A critical component identified in “innovative strategies” for HL development is fostering connections between heritage language learners and their target community, both for increased interactional opportunities as well as to develop personal connections with a variety of speakers of Spanish in the target language (Valdés, Fishman, Chávez, & Pérez, 2006). While this can be difficult to accomplish in a classroom setting, instructors of HLLs have begun to look to technology to address the complexities of developing communicative abilities in the learner’s HL. However, most of the focus for heritage language learners has been on the use of technology for online and hybrid university classes (e.g., Coryell, Clark, & Pomerantz, 2010; Henshaw, 2016a, 2016b; Yanguas, 2018). By having HLLs engage in a series of one-on-one, videoconferenced NS coaching sessions in conjunction with their course work, NS coaching can play a critical role in heritage language learners’ affective development and subsequently the development of their linguistic and interactional competences. Moreover, facilitating global connections for heritage language learners can contribute to the awareness of and appreciation for the breadth of linguistic varieties associated with the Spanish language. The personal nature of the one-to-one relationship between coach and learner has the potential to allow both participants to produce alignment moves (e.g., backchanneling, providing additional information to elaborate on the previous speaker’s utterance) during the interaction that become increasingly based on their shared knowledge and established common ground. Moreover, it offers a safe and trusted environment for learners to work through individual issues related to their linguistic and affective development (Lee, 2007). Finally, having a source of support promotes communicative risk-taking in context beyond the learning environment.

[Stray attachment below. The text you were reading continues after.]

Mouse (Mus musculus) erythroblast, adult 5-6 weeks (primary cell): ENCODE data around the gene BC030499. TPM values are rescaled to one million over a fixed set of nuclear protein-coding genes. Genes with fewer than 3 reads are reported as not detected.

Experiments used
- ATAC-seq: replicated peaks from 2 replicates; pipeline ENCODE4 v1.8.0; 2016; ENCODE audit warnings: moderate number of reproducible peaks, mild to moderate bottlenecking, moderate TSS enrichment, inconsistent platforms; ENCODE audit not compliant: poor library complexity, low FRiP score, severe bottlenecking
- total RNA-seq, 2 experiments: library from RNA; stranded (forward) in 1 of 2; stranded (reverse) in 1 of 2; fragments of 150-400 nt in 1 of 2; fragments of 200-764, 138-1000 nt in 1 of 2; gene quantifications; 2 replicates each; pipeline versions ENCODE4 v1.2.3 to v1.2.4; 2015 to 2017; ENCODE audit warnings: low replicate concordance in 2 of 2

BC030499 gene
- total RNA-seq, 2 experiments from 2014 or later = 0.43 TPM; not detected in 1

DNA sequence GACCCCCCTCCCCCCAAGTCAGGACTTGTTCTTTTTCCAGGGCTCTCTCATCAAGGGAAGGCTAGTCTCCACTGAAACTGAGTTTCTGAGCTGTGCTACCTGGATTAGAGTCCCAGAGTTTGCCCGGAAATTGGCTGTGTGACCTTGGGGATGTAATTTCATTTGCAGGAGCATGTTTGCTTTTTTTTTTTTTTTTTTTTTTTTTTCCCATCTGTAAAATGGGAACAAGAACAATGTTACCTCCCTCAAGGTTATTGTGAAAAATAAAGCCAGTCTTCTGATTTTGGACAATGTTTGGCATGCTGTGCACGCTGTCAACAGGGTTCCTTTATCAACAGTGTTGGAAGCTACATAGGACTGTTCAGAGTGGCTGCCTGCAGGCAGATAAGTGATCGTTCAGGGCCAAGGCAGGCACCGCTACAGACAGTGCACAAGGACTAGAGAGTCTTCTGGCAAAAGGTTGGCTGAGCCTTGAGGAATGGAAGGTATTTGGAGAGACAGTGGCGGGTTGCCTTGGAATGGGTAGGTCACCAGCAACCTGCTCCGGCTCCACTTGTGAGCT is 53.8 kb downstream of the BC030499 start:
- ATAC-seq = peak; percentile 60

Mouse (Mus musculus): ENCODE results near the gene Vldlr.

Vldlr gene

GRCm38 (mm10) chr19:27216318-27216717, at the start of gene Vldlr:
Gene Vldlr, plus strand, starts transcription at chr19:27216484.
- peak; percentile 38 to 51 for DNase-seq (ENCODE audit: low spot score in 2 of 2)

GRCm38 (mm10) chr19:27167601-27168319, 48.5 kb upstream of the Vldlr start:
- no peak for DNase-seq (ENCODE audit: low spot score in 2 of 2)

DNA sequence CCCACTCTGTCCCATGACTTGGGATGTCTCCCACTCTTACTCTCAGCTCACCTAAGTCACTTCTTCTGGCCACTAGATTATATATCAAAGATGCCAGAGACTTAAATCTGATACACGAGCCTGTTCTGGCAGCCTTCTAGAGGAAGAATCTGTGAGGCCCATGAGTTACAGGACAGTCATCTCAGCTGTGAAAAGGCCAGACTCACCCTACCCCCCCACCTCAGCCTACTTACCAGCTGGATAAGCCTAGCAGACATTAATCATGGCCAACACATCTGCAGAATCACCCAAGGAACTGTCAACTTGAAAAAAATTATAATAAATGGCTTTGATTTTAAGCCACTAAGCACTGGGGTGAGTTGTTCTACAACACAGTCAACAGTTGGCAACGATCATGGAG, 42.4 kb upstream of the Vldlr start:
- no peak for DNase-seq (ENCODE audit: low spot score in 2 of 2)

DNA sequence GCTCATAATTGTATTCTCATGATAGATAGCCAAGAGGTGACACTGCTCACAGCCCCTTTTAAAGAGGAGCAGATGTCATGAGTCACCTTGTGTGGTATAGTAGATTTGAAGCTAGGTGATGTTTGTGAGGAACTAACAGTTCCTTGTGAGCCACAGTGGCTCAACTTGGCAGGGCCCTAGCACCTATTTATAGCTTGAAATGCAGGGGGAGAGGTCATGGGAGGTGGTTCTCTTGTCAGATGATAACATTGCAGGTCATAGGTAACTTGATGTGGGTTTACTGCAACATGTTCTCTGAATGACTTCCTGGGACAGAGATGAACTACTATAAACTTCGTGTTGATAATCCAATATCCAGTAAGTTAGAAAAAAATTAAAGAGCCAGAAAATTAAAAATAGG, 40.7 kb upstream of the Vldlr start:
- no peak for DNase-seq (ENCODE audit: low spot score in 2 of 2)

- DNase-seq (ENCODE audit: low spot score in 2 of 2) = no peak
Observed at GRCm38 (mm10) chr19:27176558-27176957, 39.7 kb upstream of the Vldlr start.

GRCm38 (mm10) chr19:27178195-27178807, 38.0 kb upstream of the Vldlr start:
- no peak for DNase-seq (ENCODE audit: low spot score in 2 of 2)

The approach must accommodate the learner’s individual interests and provide opportunities for learners to address and reflect on issues related to self, identity, and language use. As Beaudrie and Fairclough (2012) asserted, a successful HL program “requires innovative and flexible curricula that are adaptable to diverse needs” (p. 215). While HL instruction must meet the needs of individual learners, HL classes often comprise a diverse population of students despite being broadly categorized as heritage speakers, making it difficult or impossible for instructors to satisfy their needs. This motivates the use of a supplemental one-on-one NS coach in conjunction with a SHL course. These moments of interaction during the coaching sessions offer the types of meaningful and ‘apprenticing’ interactions that are assumed to support learners’ development of confidence, skills, and empowered autonomy. These changes are hypothesized to be evidenced by learners taking a more active role in participation and by learners and coaches engaging in increasingly mutual collaborative dialogue.
Beaudrie and Ducar (2005) called for HL researchers and practitioners to aid “in the creation of specific pedagogical goals that will move these learners beyond the classroom walls into the Hispanic community” (p. 2). One of the major challenges facing SHL programs is building the confidence and proficiency of students so that they feel comfortable using the HL beyond the classroom (Valdés et al., 2006). In their survey of twenty heritage language learners from a beginning-level Spanish as a heritage language (SHL) program, Beaudrie and Ducar (2005) reported “that one of their major obstacles in communicating in Spanish was their lack of confidence . . . in their Spanish speaking abilities and in the validity or prestige level of their own variety of Spanish” (p. 12). To do so, the appropriate environment for learning must be established. They highlighted the fact that “students at this level both expect and need to learn within an atmosphere that fosters confidence in their use of the Spanish language” (p. 14), stressing that “this goal can only be achieved if class sizes are kept small and students feel a sense of comfort” (p. 15). They claimed that a more intimate environment can allow for trust-building to occur, which promotes more willingness to risk speaking aloud despite a lack of confidence. Moreover, Lynch (2003) stressed that “the needs of heritage learners are best and most appropriately served by discourse-level activities” (p. 42). Importantly, a live, one-on-one environment also fosters more ample real-time speaking opportunities in the target language. A positive experience overall has the potential to bolster learners’ confidence in their communication skills with their communities in and outside of the classroom.